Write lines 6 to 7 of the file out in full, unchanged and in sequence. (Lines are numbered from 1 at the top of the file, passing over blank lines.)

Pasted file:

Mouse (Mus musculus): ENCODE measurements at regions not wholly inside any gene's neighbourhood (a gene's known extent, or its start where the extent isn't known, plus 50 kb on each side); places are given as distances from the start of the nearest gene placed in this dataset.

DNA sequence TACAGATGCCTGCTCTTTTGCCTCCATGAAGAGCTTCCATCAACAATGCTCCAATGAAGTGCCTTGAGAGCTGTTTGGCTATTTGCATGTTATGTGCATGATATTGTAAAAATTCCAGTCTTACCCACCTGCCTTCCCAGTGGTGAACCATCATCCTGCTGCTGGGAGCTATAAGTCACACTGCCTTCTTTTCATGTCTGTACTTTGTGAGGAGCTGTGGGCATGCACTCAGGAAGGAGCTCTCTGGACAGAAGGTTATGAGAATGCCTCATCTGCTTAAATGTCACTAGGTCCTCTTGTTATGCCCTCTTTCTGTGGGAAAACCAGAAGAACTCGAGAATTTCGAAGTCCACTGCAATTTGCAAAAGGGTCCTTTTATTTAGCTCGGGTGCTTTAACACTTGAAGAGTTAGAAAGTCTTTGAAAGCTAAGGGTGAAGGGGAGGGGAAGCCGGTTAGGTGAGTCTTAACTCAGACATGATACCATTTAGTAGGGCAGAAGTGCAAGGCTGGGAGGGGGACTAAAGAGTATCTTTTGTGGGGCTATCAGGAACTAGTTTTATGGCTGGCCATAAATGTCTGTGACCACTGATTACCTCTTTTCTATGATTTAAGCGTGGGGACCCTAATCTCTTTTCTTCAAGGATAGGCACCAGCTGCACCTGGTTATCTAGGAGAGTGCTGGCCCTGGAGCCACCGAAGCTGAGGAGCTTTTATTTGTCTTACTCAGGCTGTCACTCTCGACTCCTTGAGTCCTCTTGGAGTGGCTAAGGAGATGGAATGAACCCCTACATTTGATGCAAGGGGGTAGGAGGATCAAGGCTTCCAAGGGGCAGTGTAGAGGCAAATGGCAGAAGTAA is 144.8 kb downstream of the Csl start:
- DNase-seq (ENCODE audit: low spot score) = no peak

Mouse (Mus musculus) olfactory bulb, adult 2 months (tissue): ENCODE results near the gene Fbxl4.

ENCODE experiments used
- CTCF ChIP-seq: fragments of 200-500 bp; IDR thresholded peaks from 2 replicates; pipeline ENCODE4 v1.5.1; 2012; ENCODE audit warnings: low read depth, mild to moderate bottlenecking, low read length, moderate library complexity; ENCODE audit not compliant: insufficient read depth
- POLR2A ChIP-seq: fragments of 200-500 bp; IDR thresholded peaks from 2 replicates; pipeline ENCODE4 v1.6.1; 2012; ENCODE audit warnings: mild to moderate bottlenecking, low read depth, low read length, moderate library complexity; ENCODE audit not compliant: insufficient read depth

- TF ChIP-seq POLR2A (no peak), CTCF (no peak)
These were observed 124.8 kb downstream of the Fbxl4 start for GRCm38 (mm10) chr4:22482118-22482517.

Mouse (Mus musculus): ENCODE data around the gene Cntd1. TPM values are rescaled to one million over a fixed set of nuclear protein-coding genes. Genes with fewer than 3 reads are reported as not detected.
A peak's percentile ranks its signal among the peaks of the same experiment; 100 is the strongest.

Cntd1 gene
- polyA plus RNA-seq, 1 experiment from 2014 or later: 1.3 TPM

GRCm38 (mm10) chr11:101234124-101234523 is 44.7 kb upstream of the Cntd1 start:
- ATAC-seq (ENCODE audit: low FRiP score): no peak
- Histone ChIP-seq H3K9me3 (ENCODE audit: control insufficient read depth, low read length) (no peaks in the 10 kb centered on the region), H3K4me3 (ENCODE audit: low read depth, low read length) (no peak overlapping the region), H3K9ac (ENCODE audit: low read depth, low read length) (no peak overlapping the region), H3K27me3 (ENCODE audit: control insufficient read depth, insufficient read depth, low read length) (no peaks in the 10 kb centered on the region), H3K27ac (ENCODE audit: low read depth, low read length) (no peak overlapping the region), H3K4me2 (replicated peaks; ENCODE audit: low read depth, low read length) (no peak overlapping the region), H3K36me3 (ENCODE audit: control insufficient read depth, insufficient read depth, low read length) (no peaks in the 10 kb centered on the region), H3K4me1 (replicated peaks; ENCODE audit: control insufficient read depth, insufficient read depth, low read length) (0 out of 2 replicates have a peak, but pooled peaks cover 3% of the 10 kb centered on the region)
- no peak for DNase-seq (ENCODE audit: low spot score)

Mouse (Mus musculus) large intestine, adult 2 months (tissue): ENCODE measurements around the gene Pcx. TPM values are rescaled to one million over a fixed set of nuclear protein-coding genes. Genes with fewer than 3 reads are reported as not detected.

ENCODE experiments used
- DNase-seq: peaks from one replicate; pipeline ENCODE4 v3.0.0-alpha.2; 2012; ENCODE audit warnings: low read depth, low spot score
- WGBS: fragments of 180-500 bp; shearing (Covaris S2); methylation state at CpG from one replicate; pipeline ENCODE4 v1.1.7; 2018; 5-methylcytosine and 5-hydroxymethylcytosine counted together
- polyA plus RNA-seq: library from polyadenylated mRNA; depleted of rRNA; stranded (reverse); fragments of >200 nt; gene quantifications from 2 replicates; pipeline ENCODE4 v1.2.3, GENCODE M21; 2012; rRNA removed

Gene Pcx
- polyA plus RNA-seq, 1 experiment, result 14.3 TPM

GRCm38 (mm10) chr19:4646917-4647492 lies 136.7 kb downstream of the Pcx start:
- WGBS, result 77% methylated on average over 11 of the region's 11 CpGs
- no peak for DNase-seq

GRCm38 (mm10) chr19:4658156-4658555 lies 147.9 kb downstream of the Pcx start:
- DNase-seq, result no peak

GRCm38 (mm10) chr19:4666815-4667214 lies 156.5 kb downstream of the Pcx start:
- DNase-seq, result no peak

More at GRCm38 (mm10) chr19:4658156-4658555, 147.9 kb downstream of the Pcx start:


- CTCF ChIP-seq: fragments of 200-500 bp; IDR thresholded peaks from 2 replicates; pipeline ENCODE4 v1.5.1; 2012; ENCODE audit warnings: low read depth, mild to moderate bottlenecking, low read length, moderate library complexity; ENCODE audit not compliant: insufficient read depth
- POLR2A ChIP-seq: fragments of 200-500 bp; IDR thresholded peaks from 2 replicates; pipeline ENCODE4 v1.6.1; 2012; ENCODE audit warnings: mild to moderate bottlenecking, low read depth, low read length, moderate library complexity; ENCODE audit not compliant: insufficient read depth